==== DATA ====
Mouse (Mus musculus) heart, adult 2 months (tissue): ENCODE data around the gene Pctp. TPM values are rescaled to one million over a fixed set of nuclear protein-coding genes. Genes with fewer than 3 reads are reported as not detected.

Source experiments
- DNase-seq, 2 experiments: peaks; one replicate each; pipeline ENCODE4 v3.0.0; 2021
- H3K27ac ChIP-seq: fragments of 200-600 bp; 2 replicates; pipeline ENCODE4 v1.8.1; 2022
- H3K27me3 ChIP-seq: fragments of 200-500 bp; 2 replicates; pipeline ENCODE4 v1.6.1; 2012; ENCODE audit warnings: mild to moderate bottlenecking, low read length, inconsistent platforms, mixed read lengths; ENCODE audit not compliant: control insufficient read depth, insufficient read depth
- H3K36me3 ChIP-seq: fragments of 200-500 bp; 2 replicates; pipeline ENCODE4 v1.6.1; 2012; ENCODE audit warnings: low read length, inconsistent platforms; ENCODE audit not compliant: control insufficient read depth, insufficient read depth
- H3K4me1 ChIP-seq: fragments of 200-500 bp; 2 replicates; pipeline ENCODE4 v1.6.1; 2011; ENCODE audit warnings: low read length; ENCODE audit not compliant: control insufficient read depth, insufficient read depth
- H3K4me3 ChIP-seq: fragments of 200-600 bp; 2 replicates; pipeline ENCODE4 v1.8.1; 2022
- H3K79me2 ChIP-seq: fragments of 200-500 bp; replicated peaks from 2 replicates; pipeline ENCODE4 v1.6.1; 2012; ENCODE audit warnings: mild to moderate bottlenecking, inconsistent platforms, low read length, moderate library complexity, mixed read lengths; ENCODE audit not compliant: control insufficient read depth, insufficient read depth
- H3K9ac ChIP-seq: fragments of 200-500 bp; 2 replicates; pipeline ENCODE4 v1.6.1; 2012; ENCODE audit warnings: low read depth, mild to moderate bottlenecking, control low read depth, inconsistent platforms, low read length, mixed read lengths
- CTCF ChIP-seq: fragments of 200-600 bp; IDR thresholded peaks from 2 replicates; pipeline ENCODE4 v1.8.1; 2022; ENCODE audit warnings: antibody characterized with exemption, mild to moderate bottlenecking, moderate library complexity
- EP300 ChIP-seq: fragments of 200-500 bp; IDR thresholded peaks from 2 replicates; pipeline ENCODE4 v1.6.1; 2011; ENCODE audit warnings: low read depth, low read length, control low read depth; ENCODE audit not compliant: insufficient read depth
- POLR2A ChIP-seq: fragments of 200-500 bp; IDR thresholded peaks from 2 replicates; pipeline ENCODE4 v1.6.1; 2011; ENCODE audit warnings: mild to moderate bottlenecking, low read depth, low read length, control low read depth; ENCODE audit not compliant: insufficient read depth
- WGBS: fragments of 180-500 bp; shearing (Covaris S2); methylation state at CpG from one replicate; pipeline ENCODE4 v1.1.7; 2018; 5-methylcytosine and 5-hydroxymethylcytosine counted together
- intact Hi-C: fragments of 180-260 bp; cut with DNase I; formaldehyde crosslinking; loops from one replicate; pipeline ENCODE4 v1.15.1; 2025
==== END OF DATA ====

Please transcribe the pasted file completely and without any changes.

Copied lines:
Mouse (Mus musculus) heart, adult 2 months (tissue): ENCODE data around the gene Pctp. TPM values are rescaled to one million over a fixed set of nuclear protein-coding genes. Genes with fewer than 3 reads are reported as not detected.

Source experiments
- DNase-seq, 2 experiments: peaks; one replicate each; pipeline ENCODE4 v3.0.0; 2021
- H3K27ac ChIP-seq: fragments of 200-600 bp; 2 replicates; pipeline ENCODE4 v1.8.1; 2022
- H3K27me3 ChIP-seq: fragments of 200-500 bp; 2 replicates; pipeline ENCODE4 v1.6.1; 2012; ENCODE audit warnings: mild to moderate bottlenecking, low read length, inconsistent platforms, mixed read lengths; ENCODE audit not compliant: control insufficient read depth, insufficient read depth
- H3K36me3 ChIP-seq: fragments of 200-500 bp; 2 replicates; pipeline ENCODE4 v1.6.1; 2012; ENCODE audit warnings: low read length, inconsistent platforms; ENCODE audit not compliant: control insufficient read depth, insufficient read depth
- H3K4me1 ChIP-seq: fragments of 200-500 bp; 2 replicates; pipeline ENCODE4 v1.6.1; 2011; ENCODE audit warnings: low read length; ENCODE audit not compliant: control insufficient read depth, insufficient read depth
- H3K4me3 ChIP-seq: fragments of 200-600 bp; 2 replicates; pipeline ENCODE4 v1.8.1; 2022
- H3K79me2 ChIP-seq: fragments of 200-500 bp; replicated peaks from 2 replicates; pipeline ENCODE4 v1.6.1; 2012; ENCODE audit warnings: mild to moderate bottlenecking, inconsistent platforms, low read length, moderate library complexity, mixed read lengths; ENCODE audit not compliant: control insufficient read depth, insufficient read depth
- H3K9ac ChIP-seq: fragments of 200-500 bp; 2 replicates; pipeline ENCODE4 v1.6.1; 2012; ENCODE audit warnings: low read depth, mild to moderate bottlenecking, control low read depth, inconsistent platforms, low read length, mixed read lengths
- CTCF ChIP-seq: fragments of 200-600 bp; IDR thresholded peaks from 2 replicates; pipeline ENCODE4 v1.8.1; 2022; ENCODE audit warnings: antibody characterized with exemption, mild to moderate bottlenecking, moderate library complexity
- EP300 ChIP-seq: fragments of 200-500 bp; IDR thresholded peaks from 2 replicates; pipeline ENCODE4 v1.6.1; 2011; ENCODE audit warnings: low read depth, low read length, control low read depth; ENCODE audit not compliant: insufficient read depth
- POLR2A ChIP-seq: fragments of 200-500 bp; IDR thresholded peaks from 2 replicates; pipeline ENCODE4 v1.6.1; 2011; ENCODE audit warnings: mild to moderate bottlenecking, low read depth, low read length, control low read depth; ENCODE audit not compliant: insufficient read depth
- WGBS: fragments of 180-500 bp; shearing (Covaris S2); methylation state at CpG from one replicate; pipeline ENCODE4 v1.1.7; 2018; 5-methylcytosine and 5-hydroxymethylcytosine counted together
- intact Hi-C: fragments of 180-260 bp; cut with DNase I; formaldehyde crosslinking; loops from one replicate; pipeline ENCODE4 v1.15.1; 2025